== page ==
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Thursday 22 November 2018

CCS Becoming Dominant DC Charging Standard In Europe — Will Nissan Drop CHAdeMO?

Recent and upcoming EVs are designed for DC fast charging speeds of 100 kW and more, and are overwhelmingly favouring CCS as the standard charging architecture. Next-generation charging networks in Europe and the US are also favouring CCS. Despite its early lead, CHAdeMO now looks to be falling behind.

CHAdeMO, the DC charging standard formalised by Japanese manufacturers and Japanese power companies in early 2010, was the first and only DC charging option until the emergence of CCS in 2012–2013. CHAdeMO originated out of Tokyo Electric Power Co.’s DC connector design. TEPCO had trialled numerous EV infrastructure projects between 2006 and 2009 in collaboration with Nissan, Mitsubishi, and Subaru (amongst others). The Mitsubishi i-MiEV was the first mass-produced EV to go into production with a CHAdeMO port from 2009 onwards, and was quickly followed by the Nissan Leaf.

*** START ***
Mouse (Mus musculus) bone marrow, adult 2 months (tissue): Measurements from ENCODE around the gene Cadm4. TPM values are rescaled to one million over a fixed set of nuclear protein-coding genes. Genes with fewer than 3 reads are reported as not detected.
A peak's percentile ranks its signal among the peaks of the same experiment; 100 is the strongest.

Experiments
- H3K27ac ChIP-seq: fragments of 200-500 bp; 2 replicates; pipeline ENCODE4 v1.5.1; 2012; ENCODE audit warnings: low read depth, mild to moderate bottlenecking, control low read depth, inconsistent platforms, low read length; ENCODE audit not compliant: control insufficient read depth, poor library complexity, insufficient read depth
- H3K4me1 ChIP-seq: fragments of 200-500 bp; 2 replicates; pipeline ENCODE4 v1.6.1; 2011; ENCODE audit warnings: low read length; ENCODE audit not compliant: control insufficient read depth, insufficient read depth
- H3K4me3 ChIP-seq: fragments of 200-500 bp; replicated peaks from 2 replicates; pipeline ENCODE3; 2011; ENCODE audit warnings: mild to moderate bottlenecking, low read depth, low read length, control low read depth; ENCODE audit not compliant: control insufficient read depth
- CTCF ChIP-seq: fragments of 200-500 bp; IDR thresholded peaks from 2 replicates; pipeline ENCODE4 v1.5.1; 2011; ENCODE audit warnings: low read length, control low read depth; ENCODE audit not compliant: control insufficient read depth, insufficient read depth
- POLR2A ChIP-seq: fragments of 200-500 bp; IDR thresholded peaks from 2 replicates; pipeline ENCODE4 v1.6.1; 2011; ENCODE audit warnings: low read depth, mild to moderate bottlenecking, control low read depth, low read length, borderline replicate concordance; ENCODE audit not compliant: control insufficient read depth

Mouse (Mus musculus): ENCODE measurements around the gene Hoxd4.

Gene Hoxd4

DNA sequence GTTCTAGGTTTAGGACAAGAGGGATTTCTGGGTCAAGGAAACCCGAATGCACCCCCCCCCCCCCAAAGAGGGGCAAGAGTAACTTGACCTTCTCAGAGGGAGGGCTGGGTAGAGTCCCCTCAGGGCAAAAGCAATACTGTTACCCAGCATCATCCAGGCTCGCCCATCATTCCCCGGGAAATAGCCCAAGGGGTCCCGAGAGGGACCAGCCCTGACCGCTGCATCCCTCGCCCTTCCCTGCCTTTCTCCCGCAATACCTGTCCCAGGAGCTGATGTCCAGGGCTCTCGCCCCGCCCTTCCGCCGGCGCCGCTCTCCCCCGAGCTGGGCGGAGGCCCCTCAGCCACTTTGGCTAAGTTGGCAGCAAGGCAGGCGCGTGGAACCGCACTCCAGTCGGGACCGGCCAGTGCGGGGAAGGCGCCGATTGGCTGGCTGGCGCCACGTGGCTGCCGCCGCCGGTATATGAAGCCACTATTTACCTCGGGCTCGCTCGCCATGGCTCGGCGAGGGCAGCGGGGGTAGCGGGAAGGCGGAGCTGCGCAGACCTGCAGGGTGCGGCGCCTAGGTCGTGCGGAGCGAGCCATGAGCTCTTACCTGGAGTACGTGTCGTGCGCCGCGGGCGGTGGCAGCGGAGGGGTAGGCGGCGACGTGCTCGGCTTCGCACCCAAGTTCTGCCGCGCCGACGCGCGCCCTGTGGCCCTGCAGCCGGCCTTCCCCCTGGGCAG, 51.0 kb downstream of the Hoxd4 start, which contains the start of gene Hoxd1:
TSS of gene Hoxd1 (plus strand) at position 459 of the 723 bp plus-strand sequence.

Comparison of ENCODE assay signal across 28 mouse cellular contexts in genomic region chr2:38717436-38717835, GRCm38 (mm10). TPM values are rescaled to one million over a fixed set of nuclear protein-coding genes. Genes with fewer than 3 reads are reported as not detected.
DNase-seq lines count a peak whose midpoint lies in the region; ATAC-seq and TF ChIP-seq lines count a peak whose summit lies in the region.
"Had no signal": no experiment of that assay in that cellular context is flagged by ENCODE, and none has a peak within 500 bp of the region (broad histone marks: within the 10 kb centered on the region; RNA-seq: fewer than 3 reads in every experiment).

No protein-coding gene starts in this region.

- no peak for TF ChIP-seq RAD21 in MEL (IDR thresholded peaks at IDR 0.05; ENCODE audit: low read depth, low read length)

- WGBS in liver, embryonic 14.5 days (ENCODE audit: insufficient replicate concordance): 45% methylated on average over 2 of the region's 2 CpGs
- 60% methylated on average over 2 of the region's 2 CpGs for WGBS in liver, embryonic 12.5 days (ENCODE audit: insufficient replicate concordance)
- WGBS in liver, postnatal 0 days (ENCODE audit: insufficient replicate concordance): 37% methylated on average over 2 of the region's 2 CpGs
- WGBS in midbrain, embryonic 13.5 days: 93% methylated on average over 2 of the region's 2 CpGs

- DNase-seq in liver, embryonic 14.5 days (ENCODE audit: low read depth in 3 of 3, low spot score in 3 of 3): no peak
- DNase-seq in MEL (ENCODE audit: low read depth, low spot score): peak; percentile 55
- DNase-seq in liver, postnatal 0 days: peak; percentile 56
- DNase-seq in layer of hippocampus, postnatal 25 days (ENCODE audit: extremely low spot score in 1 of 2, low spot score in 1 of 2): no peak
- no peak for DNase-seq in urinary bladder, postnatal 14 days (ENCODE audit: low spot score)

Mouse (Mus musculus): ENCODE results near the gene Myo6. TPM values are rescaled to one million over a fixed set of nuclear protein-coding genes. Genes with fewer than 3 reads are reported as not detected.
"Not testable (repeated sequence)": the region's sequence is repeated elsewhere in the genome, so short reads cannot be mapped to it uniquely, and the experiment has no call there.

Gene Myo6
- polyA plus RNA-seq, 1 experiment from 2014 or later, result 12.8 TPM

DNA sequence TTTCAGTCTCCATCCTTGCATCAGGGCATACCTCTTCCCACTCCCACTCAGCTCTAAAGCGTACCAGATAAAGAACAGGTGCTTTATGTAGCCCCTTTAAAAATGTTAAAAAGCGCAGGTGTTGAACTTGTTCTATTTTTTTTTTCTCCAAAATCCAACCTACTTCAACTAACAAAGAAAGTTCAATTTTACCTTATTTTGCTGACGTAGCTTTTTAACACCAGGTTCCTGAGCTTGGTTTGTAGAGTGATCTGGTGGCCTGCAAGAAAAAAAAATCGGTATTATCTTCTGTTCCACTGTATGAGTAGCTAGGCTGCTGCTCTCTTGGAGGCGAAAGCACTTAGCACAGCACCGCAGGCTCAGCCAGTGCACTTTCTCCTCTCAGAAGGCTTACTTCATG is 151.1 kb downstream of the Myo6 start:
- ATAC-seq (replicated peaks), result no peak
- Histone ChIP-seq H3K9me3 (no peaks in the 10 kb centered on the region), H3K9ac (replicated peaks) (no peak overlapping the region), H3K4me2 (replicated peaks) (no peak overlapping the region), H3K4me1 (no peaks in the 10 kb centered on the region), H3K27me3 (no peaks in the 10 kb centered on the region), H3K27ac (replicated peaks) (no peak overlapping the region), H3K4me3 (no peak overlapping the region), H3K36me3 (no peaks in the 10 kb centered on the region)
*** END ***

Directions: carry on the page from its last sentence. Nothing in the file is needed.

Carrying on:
CCS (Combined Charging System) got started in early 2011 as a collaboration between the SAE (a mainly US technical standards organisation that has close links to GM) and the European Automobile Manufacturers Association. The headline idea behind CCS was that the design allowed for both AC and DC charging to be combined within a single plug design (thus Combined Charging System). CHAdeMO plugs are DC only, with EVs required to have an additional and separate AC plug.


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